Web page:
public class ScreenshotTestRule implements TestRule {

WebDriver driver;

 

public ScreenshotTestRule (WebDriver driver)
{
this.driver = driver;
}

 
public Statement apply(final Statement statement, final Description description) {

return new Statement() {

@Override
public void evaluate() throws Throwable {
try {
statement.evaluate();
}

catch (Throwable t) {
new Screenshot(driver).capture(getName(description.getClassName(), description.getMethodName()));

throw t;
}
}

 

private String getName(String className, String methodName) {
return className.substring(className.lastIndexOf(“.”) + 1) + “_” + methodName;
}
};
}
}

 

Second,

We add the JUNIT rule to the test base class:

 

public class TestBase {

public static WebDriver browser;

 

@Rule
public ScreenshotTestRule screenshotTestRule = new ScreenshotTestRule(browser);

 

@BeforeClass
public static void setUp() {
browser = new Driver().get();
}

 

@AfterClass
public static void tearDown() {
browser.quit();

}

}

 

Third,

We remove the “screenshot” code from the page object classes:

public class HomePage {

By searchTextBoxId = By.id(“globalQuery”);
By searchButtonLocator = By.xpath(“//input[@class=’search_button1′]”);

String url = “http://www.vpl.ca”;

WebDriver browserDriver;

 

public void openIn(WebDriver driver) throws Exception
{
try
{
browserDriver = driver;
browserDriver.get(url);
}
catch (Exception ex)
{
throw new Exception(“site cannot be loaded”);
}

}

 

public ResultsPage search(String keyword) throws Exception {

try
{
WebElement searchTextBox = browserDriver.findElement(searchTextBoxId);
searchTextBox.sendKeys(keyword);

WebElement searchButton = browserDriver.findElement(searchButtonLocator);
searchButton.click();

return new ResultsPage(browserDriver);
}
catch (Exception ex)
{
throw new Exception(“search method failed”);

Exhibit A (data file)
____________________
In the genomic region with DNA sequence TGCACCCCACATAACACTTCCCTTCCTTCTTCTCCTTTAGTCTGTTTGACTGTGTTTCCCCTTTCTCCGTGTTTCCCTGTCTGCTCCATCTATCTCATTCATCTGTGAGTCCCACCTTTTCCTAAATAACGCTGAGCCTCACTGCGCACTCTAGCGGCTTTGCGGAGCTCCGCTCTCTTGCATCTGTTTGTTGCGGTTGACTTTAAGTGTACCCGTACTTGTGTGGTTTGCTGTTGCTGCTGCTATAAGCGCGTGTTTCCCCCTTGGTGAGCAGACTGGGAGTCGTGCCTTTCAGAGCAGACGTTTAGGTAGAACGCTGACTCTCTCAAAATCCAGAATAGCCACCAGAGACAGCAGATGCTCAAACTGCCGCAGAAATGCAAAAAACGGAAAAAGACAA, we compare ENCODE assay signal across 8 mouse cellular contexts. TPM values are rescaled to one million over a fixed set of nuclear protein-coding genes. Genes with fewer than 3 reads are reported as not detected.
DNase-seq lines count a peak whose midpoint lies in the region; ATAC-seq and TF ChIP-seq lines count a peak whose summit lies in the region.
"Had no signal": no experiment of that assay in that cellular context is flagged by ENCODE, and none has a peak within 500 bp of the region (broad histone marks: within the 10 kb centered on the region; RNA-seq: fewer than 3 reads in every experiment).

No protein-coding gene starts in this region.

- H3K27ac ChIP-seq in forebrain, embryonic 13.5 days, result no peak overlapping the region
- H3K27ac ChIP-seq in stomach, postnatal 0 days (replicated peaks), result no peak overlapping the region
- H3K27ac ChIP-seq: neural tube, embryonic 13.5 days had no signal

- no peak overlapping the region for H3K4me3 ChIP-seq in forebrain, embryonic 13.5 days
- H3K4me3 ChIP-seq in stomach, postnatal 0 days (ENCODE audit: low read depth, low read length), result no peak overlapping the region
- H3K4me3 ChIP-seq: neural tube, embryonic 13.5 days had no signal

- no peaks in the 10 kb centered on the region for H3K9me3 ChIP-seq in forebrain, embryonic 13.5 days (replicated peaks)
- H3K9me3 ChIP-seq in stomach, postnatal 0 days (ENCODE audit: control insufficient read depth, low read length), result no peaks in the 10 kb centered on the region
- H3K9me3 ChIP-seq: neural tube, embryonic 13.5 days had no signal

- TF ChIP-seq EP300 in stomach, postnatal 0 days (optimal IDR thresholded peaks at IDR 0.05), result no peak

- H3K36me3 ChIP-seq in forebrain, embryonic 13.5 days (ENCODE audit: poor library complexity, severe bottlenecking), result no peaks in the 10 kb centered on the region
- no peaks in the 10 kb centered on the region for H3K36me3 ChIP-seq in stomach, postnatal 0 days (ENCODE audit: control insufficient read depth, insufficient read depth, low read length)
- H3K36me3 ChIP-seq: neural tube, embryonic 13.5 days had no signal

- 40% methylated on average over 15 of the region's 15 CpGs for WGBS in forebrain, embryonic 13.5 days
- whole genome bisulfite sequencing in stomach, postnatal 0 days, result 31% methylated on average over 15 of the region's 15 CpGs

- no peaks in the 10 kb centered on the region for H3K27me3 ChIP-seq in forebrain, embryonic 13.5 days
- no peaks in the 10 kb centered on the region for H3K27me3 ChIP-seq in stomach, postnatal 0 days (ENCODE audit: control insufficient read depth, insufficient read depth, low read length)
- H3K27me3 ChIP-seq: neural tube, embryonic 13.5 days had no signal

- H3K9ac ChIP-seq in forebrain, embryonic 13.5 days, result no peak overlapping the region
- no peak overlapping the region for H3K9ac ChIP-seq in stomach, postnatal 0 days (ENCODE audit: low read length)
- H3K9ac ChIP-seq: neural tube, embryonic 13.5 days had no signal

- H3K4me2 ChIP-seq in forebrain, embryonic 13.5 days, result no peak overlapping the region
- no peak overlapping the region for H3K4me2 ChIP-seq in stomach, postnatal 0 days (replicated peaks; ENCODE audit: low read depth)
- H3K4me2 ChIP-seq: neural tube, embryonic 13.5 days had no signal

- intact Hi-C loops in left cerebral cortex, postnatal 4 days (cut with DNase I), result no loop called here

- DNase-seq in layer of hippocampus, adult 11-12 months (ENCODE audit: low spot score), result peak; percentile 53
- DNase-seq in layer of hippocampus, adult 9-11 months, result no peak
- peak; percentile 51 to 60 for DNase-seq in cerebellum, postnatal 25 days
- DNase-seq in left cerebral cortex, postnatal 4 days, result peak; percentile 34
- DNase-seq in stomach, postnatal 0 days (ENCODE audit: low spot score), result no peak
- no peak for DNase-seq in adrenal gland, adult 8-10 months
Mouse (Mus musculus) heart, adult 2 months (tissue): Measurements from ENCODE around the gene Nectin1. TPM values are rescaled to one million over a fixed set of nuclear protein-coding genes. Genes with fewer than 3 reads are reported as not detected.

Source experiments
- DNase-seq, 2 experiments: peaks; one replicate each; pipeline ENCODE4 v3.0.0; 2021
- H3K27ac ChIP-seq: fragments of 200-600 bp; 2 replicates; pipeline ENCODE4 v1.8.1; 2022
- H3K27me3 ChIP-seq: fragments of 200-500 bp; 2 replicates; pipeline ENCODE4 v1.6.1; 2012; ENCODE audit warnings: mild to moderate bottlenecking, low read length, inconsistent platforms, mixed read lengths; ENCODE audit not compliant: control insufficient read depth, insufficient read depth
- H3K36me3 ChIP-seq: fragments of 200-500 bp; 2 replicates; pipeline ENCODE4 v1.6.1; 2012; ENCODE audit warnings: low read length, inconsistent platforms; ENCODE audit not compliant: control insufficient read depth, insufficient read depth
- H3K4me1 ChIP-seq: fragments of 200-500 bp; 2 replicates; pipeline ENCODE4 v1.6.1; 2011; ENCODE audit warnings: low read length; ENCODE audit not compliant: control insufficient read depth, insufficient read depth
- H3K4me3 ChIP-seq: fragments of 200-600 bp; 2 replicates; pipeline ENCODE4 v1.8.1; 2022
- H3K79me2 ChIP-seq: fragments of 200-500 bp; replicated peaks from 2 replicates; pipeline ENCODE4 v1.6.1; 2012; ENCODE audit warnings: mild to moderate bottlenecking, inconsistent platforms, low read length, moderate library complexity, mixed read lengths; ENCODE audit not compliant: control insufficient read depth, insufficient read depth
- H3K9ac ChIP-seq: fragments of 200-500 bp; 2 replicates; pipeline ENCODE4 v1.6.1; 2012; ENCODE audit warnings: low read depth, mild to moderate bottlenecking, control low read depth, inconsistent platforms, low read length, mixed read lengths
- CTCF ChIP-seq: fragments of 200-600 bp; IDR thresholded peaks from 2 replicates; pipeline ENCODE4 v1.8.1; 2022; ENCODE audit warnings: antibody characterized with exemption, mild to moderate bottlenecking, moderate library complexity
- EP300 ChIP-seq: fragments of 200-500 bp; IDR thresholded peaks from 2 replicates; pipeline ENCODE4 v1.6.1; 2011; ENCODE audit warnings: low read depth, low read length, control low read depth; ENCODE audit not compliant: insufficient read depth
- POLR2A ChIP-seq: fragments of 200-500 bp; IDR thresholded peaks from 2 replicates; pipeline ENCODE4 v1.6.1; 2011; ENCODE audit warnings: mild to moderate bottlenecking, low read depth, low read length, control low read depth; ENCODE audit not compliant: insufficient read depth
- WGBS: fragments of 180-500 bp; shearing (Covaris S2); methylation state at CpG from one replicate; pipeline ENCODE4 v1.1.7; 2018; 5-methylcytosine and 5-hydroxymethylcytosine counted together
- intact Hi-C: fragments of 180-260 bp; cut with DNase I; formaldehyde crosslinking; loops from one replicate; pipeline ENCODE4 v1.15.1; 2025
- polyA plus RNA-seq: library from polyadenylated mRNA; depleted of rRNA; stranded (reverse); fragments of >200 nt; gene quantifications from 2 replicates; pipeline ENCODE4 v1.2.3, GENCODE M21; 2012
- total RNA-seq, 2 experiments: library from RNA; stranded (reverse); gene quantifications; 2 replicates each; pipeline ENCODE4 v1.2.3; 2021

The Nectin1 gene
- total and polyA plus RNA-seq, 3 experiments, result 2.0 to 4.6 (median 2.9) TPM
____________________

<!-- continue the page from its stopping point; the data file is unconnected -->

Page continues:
}

}

}

 

How does this work?

Every time an exception happens, the JUNIT custom rule is triggered.

The JUNIT rule generates a screenshot of the current page (the one where the exception occurs).

The screenshot is then saved in the /src/screenshot folder.

 

I hope that this article makes it clear how to take screenshots in your automation projects.

If you liked it, please share it with your friends.

 

 

bugs-bunny-thats-all-folks

 

Run Test Automation Scripts in Command Prompt With MAVEN

While developing the Selenium WebDriver test automation scripts, the scripts are executed within Eclipse.

But as soon as the scripts work as expected, you may want to make the scripts available to other team members.

Like other manual testers.

Or developers.

You may also want to run the test scripts automatically as scheduled jobs.

Or use them in a continuous integration process.

All these require the ability of running the test scripts in the Command Prompt.

Let`s see how you can do this.

We will use an example project that automates the following test case:

  1. opens the home page of the Vancouver Public Library site
  2. checks if the home page title is correct

The project uses 2 classes: test class and home page class.

TEST CLASS

import static org.junit.Assert.*;

import org.junit.After;
import org.junit.Before;
import org.junit.Test;
import org.openqa.selenium.WebDriver;
import org.openqa.selenium.firefox.FirefoxDriver;

public class TestClass {

  WebDriver driver;

  @Before
  public void setUp() {
    driver = new FirefoxDriver();
  }

  @After
  public void tearDown() {
    driver.quit();
  }

  @Test
  public void testScript() {
    HomePage homePage = new HomePage(driver);
    homePage.open();
    assertTrue(homePage.isTitleCorrect());
  }

}

HOMEPAGE class

import org.openqa.selenium.WebDriver;
public class HomePage {
  WebDriver driver;
  String url = "http://www.vpl.ca";
  String title = "Vancouver Public Library - Home";

  public HomePage(WebDriver driver) {
    this.driver = driver;
  }

  public void open()  {
    driver.get(url);
  }

  public Boolean isTitleCorrect() {
    return driver.getTitle().equals(title);
  }

}

The following phases are needed for running this code from command prompt.

Everything that follows assumes that Maven is installed on your computer.